In addition to the above projections, local interactions between mechanoreceptive afferents and neural circuits within the dorsal horn can modulate the transmission of nociceptive information to higher centers. The bottom right of Figure 4 indicates this situation, which is called the “gate theory of pain” by Ronald Melzack and Patrick Wall [5]. They proposed that the flow of nociceptive information through the spinal cord is modulated by concomitant activation of the large myelinated fibers associated with low-threshold mechanoreceptors [4]. It explains the ability to reduce the sensation of sharp pain by activating low-threshold mechanoreceptors (kiss it and make it well).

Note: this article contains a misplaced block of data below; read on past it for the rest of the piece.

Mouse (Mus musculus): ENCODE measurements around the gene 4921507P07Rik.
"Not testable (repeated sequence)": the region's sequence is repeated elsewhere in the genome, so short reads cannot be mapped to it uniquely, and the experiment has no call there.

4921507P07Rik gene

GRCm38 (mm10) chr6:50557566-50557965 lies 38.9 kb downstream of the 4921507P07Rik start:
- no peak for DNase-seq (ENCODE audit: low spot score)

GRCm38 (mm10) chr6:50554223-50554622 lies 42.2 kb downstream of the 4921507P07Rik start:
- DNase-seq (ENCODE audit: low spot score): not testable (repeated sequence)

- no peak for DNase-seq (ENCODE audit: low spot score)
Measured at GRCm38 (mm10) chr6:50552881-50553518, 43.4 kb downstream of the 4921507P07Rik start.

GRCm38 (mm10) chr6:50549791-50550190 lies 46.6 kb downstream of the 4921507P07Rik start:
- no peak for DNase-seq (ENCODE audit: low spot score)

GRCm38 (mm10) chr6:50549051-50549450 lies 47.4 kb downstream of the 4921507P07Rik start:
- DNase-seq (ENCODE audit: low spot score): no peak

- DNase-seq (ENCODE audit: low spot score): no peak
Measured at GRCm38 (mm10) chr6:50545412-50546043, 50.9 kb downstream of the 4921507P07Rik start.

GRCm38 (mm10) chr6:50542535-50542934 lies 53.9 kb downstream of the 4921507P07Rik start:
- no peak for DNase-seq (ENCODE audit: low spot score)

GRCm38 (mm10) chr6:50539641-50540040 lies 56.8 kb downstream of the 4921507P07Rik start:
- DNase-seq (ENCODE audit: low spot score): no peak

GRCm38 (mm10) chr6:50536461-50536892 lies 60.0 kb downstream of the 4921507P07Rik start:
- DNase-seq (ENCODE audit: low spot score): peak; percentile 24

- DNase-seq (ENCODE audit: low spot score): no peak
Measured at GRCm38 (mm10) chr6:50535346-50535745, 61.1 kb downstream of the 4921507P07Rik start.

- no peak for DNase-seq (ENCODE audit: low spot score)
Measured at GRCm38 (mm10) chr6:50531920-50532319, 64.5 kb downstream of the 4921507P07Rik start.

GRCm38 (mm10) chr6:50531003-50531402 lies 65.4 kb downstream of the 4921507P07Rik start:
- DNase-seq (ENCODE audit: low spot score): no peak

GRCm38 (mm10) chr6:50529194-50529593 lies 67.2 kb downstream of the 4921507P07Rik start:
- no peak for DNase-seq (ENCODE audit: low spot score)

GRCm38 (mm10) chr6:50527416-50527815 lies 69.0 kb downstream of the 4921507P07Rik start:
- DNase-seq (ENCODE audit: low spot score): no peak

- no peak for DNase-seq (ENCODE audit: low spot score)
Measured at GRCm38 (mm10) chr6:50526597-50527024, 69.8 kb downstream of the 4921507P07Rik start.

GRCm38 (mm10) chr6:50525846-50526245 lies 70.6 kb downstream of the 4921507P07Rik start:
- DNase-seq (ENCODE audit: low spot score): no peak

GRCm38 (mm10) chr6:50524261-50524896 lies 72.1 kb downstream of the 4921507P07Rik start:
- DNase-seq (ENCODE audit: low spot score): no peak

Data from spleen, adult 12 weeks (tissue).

3. From an Artificial Pain System to a Moral Being

3.1. Artificial Pain

Artificial pain by itself is not a new idea for robots. For example, Kuehn and Haddadin [6] embedded a pain nervous system based on the knowledge and findings of the corresponding human system, and designed reflective behavior for robots to avoid and/or reduce the pain sensation. They applied a spiking neuron model which they called aRNS (artificial Robot Nervous System) to a three-layer skin structure in their simulation. For the experiment with a real robot, they used a kind of tactile sensor to simulate the aRNS. Their motivation was to apply the idea of ensuring safety in human–robot collaborations, and the main focus was the generation of avoidance behavior. Therefore, the issue of empathy with humans after the experiences of pain was not considered.